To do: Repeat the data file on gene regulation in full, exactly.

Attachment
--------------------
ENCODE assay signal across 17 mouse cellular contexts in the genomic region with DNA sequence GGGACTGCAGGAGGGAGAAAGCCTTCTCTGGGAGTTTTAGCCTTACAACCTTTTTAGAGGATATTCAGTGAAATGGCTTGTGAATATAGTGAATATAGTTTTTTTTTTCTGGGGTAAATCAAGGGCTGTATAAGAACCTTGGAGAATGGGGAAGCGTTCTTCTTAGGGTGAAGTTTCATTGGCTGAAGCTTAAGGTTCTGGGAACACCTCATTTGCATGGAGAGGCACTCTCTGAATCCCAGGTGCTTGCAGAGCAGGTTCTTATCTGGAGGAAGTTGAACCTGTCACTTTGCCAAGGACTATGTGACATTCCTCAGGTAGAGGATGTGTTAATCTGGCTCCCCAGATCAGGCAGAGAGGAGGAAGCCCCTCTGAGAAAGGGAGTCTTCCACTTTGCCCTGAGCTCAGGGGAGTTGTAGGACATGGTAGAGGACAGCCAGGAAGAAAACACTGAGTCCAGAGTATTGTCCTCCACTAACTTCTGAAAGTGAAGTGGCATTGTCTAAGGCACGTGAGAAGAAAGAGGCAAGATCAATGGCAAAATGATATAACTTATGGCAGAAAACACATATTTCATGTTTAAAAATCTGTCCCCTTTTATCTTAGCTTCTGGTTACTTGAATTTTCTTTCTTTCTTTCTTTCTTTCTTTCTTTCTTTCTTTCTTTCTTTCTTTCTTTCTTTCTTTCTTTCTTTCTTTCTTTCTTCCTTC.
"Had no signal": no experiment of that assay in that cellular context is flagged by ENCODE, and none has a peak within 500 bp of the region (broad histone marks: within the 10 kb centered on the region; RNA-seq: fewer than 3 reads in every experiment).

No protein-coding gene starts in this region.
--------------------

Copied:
ENCODE assay signal across 17 mouse cellular contexts in the genomic region with DNA sequence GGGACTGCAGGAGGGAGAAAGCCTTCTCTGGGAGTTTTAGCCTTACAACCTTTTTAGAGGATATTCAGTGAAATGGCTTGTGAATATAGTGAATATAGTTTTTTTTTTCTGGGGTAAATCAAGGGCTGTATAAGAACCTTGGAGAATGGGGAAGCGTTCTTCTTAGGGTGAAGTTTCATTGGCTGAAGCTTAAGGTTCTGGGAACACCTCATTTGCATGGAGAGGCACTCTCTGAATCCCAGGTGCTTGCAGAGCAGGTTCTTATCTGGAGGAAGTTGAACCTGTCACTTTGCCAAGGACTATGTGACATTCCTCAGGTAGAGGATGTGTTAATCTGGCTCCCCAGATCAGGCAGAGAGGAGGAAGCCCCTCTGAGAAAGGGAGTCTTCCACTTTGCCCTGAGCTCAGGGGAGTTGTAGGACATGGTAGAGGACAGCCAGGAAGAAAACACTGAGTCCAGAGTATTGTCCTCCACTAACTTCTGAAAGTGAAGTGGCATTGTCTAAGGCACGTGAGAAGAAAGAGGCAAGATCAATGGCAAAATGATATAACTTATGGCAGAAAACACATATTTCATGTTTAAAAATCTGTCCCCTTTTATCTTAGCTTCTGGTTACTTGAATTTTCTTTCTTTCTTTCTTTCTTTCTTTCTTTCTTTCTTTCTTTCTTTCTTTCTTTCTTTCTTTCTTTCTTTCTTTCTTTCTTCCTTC.
"Had no signal": no experiment of that assay in that cellular context is flagged by ENCODE, and none has a peak within 500 bp of the region (broad histone marks: within the 10 kb centered on the region; RNA-seq: fewer than 3 reads in every experiment).

No protein-coding gene starts in this region.